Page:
The most optimistic projections of how many technical jobs in cybersecurity are held by women hover around 20 percent. When you consider that women make up roughly half the population, and that a cybersecurity workforce shortage is regularly described as a national security threat, the current reality is not just inequitable – it’s geopolitically unsustainable.
“Treating security as a multidisciplinary problem isn’t just about bringing in social scientists,” said Amit Elazari, director of cybersecurity policy at Intel, which has committed to increasing its percentage of women in technical roles to 40 percent by 2030. “It’s about bringing in multiple types of experiences.”
But here’s the challenge: for years, policy makers, companies and other stakeholders have addressed the gender gap as a training or culture problem, looking to find and enable women early in their career to fill junior positions. But experts and practitioners suggest it’s time to address a second problem: attrition that too often comes from a stagnant career.
“Nobody’s going to be out of work in cybersecurity. What we're dealing with is a massive imbalance in the respect and responsibility and leadership roles given to women,” said Tarah Wheeler, a 2020 Women in IT Security honoree and the author of the seminal book "Women in Tech." “You're still going to get a lot of money and have negative unemployment in cybersecurity for 10 years, but without career advancement.”
Clearly, women need a track record in technical and business experience to get noticed, “working in the security trenches and building companies,” in the words of Lynn Sakamoto, vice president of marketing for the cybersecurity division at Netenrich. Experience supporting military, national defense and federal security programs can also help.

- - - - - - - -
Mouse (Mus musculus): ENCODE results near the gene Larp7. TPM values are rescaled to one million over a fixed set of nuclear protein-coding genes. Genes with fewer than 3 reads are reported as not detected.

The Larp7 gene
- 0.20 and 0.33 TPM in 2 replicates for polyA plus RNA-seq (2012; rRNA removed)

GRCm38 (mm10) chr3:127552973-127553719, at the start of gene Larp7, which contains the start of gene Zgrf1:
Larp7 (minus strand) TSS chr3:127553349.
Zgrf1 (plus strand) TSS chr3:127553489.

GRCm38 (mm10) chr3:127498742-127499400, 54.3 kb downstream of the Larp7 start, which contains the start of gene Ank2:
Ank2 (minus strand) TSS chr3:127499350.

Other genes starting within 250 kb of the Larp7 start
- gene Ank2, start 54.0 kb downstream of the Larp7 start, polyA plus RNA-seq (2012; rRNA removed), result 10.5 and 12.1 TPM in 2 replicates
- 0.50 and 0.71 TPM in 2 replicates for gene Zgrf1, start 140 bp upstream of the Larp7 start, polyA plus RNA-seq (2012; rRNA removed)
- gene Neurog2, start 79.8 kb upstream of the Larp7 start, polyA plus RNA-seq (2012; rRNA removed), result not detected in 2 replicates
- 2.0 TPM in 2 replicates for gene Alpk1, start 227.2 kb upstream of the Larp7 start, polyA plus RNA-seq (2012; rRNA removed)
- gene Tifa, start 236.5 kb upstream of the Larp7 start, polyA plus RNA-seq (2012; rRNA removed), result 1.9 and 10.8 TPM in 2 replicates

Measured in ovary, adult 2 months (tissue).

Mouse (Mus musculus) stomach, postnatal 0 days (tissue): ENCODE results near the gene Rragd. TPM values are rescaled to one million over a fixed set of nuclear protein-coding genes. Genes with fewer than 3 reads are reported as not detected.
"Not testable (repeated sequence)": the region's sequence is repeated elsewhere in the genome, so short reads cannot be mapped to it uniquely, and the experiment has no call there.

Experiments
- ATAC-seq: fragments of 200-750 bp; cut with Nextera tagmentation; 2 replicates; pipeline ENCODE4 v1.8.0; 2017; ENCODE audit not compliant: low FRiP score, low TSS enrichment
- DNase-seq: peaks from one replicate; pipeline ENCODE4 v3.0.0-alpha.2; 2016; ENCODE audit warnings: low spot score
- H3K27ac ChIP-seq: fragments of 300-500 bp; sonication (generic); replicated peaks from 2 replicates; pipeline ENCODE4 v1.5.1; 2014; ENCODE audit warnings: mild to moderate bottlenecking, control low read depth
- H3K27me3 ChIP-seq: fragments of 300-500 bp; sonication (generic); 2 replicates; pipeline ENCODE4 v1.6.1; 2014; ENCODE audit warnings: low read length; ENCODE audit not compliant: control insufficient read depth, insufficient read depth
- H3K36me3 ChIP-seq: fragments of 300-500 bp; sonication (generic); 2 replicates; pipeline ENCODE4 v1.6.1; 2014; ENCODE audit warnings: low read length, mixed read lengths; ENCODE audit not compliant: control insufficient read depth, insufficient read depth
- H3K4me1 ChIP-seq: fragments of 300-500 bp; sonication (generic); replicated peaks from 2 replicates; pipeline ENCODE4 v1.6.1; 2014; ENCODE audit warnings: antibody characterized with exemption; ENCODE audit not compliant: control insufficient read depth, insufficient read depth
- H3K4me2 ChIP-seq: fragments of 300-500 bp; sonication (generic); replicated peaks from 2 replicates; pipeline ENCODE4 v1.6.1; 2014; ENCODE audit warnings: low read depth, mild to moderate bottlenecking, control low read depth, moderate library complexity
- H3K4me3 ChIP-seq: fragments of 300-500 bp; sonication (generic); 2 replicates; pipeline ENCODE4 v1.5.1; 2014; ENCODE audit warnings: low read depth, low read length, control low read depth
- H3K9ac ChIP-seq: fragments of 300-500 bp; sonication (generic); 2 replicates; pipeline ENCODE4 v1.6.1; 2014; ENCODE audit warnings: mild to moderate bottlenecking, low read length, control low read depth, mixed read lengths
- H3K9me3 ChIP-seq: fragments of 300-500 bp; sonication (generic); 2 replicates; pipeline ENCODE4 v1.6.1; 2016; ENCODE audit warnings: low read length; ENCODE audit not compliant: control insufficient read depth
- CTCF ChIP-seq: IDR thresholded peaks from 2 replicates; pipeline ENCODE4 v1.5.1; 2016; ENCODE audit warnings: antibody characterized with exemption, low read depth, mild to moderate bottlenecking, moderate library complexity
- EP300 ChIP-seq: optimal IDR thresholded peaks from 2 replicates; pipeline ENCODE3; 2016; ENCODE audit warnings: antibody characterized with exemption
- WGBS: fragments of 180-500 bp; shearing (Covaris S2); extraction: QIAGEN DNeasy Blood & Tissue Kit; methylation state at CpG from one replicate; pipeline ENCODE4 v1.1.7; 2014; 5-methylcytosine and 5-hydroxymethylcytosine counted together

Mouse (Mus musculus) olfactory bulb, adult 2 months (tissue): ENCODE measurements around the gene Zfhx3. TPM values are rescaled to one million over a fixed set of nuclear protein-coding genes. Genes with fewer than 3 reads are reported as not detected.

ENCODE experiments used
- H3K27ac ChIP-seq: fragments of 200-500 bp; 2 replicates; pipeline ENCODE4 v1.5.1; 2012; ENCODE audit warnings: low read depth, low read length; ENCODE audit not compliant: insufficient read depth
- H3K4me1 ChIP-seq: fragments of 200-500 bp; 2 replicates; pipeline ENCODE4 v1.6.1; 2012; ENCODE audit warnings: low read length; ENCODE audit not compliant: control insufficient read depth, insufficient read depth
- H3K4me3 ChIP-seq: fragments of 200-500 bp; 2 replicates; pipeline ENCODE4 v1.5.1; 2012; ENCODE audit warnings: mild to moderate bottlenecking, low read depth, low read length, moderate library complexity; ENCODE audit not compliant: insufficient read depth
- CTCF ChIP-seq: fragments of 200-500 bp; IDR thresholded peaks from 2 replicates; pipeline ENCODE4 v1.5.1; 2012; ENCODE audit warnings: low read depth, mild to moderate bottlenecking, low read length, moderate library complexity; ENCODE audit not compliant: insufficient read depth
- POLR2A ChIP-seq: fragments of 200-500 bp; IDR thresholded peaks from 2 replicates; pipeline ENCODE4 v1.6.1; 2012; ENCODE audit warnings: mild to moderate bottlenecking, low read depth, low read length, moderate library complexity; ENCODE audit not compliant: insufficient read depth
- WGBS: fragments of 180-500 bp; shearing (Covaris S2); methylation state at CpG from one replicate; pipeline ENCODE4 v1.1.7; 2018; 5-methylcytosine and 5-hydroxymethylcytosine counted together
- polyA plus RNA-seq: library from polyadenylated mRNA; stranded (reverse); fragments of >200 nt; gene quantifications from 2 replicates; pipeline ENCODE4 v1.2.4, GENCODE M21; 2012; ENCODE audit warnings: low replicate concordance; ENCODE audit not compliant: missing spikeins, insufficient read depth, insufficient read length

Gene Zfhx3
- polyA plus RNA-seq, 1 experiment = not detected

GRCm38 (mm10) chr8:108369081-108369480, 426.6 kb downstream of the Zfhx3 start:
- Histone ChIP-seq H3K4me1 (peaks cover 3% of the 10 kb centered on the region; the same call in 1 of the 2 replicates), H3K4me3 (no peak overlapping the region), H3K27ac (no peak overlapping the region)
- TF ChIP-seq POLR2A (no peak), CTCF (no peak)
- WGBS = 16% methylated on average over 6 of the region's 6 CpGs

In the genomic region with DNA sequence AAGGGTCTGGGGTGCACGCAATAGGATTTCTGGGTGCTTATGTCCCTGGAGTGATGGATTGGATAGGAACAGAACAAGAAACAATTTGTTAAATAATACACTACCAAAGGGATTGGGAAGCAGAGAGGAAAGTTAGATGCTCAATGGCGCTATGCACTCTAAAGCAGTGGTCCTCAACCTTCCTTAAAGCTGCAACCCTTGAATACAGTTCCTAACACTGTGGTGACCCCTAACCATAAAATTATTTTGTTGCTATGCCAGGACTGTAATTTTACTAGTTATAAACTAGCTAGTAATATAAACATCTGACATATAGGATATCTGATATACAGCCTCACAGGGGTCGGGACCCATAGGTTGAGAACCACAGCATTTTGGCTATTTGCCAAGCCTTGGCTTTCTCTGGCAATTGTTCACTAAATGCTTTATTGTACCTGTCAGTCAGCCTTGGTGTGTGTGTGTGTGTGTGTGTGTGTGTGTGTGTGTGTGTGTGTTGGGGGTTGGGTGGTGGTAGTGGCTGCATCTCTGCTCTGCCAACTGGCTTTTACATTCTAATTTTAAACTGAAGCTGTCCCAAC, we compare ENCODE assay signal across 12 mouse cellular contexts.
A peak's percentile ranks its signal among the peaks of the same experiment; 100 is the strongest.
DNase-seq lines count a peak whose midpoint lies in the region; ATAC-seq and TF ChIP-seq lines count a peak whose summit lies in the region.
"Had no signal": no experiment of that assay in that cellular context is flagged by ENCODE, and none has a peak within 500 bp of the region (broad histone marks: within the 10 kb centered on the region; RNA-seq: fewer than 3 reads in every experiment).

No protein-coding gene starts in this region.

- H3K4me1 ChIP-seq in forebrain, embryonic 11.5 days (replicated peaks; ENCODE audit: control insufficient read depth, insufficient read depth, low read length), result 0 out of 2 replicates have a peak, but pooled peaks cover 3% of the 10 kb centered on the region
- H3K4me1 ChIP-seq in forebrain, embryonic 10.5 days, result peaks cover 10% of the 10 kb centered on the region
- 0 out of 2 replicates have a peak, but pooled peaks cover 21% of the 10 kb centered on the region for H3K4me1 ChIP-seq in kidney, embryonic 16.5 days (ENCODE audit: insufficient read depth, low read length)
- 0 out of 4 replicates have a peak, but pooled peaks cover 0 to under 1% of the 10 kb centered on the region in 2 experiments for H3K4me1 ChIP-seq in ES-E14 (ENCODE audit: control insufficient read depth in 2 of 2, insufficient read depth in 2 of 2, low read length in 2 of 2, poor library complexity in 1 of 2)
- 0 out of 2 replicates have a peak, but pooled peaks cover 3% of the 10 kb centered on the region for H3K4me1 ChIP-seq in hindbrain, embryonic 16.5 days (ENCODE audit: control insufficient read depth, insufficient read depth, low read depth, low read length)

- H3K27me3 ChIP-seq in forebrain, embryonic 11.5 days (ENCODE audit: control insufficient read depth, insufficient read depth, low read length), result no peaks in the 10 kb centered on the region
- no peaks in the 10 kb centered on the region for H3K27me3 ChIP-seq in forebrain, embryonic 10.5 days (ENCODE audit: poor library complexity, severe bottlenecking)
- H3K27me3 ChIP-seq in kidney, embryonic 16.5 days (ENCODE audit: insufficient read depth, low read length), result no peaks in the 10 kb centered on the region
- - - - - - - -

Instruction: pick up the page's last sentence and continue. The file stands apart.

They also need to actually apply for jobs. Reports abound about the tendency for women to question their credentials when considering opportunities. Cybersecurity does a notoriously bad job writing descriptions for mid-career and senior staff – regularly requesting, for example, 10 years' experience on technologies that are not yet 10 years old – and studies show women are less likely than men to apply for jobs when they don’t meet all the written requirements.
But even when women do tout the experience and subsequently apply for the positions, statistics would imply that it's not enough. Corporate recruitment and training programs that focus on diversity are positive steps, but most women say low yield. And women that hold the technical skills are getting tired of waiting, said Chloé Messdaghi, vice president of strategy at Point3Security. “It's fair at this point to ask why we have to keep defending women’s right to be there, or that a woman is highly skilled.”
Indeed, “while awareness, education and community are all important, they don’t help an individual,” said Lynne Doherty, executive vice president for global sales and marketing for McAfee.